• First eight weeks: Advanced Legal Research Methods in Specialized Subjects: Tax, a one-credit topical course taught by Ms. Kathy Hall

Winter Intersession

  • One week: Advanced Legal Research Methods in Specialized Subjects: Corporate/Business, a one-credit topical course taught by Mr. Don Ford
  • One week: State Legal Research: Iowa, a one-credit topical course taught by Ms. Ellen Jones

 Spring Semester

  • Semester-long: Advanced Legal Research, a two-credit survey course taught by Ms. Kathy Hall and Mr. Don Ford
  • Semester-long: Advanced Legal Research Methods in Specialized Subjects: Family & Elder Law, a one-credit topical course taught by Mr. Ted Potter
  • First eight weeks: Advanced Legal Research Methods in Specialized Subjects: Litigation & ADR, a one-credit topical course taught by Ms. Amy Koopmann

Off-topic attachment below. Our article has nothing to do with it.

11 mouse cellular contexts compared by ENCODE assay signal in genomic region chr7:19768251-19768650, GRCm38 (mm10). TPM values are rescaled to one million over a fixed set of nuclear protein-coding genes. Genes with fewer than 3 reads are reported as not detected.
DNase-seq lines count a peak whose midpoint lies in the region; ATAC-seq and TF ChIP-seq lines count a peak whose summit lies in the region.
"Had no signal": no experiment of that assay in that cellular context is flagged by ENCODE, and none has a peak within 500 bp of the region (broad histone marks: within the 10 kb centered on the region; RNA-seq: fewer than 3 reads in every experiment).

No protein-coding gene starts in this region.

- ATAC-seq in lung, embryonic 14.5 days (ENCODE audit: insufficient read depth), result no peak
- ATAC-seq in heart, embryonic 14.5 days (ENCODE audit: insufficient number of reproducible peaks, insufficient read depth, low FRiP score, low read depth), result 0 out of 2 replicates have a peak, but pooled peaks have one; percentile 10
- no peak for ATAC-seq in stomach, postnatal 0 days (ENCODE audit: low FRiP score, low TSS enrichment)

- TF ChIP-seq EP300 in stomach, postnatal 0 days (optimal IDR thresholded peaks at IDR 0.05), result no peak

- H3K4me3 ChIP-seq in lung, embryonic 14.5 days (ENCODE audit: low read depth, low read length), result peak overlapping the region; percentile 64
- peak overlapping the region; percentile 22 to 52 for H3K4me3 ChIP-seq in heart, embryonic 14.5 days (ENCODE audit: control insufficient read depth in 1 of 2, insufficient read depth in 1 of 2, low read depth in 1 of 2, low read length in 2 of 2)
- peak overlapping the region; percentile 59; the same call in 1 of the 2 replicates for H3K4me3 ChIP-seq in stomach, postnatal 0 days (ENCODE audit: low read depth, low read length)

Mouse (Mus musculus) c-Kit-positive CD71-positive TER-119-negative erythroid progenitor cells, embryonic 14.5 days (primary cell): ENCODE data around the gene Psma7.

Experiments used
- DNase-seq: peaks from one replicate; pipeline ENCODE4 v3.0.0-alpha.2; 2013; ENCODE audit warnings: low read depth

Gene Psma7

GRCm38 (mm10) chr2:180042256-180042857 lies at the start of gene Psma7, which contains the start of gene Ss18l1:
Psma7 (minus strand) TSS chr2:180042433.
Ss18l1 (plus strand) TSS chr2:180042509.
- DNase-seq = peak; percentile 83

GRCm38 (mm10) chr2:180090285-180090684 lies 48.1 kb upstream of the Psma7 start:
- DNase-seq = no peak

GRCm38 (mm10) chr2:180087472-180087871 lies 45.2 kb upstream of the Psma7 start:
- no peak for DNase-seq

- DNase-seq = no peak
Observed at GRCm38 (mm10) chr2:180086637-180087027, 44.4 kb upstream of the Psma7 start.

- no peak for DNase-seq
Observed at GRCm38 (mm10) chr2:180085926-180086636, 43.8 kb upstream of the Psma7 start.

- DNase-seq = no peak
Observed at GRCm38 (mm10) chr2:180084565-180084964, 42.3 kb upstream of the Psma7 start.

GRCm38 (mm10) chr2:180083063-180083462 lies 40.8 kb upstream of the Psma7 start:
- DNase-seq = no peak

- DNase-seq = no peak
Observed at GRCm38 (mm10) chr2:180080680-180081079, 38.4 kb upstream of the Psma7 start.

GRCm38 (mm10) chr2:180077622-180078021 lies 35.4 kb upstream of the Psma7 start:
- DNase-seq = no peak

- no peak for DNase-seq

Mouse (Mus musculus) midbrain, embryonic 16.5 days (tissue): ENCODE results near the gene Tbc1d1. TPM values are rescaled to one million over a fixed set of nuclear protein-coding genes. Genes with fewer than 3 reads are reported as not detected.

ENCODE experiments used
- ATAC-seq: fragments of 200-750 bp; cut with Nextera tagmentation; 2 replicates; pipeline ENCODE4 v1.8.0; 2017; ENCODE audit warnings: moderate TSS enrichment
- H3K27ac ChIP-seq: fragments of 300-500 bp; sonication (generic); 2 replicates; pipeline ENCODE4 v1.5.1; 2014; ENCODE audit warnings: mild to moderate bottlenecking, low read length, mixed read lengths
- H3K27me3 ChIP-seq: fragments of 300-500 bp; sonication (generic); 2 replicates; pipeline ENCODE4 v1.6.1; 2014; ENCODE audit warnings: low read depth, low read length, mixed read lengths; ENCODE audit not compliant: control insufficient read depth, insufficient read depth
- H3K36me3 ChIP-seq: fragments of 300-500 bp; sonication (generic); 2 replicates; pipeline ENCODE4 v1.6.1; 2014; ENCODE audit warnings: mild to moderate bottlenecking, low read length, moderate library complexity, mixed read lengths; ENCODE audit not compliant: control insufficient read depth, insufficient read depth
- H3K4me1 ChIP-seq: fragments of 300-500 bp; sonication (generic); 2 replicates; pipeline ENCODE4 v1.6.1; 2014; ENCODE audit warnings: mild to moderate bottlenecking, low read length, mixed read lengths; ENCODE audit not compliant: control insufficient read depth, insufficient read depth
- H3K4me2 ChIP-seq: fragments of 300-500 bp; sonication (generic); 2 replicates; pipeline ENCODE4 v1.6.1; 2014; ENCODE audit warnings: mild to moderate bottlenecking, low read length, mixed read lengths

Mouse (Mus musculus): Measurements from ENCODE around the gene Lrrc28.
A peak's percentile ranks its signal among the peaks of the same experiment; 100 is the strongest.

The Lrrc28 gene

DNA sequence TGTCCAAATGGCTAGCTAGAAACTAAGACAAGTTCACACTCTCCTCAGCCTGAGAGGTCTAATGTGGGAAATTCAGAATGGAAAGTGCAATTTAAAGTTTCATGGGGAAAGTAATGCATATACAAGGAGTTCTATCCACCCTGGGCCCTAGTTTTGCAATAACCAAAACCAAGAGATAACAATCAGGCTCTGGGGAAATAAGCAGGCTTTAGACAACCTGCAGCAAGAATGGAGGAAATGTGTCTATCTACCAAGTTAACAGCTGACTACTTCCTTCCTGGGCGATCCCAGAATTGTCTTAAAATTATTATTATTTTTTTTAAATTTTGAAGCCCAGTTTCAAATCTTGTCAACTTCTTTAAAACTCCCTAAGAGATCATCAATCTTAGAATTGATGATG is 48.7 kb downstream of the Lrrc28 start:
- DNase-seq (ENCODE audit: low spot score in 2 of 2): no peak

• First eight weeks: Advanced Legal Research Methods in Specialized Subjects: Legal History, a one-credit topical course taught by Ms. Noëlle Sinclair

ALR courses are restricted to upper level law students. If you have questions about these courses, please contact the instructor.

Recent Biographies of Supreme Court Justices

Apr 16, 2019

No shortage exists of books about the United States Supreme Court and its justices. While many books focus on past cases, the Court’s decision-making process, or inside secrets of the Court, one subset of books focusing on the Supreme Court are biographies of the justices.

Several new biographies of Supreme Court justices have been released over the last year, specifically biographies of Justice Ruth Bader Ginsburg, retired Justice Sandra Day O’Connor, and Chief Justice John Roberts.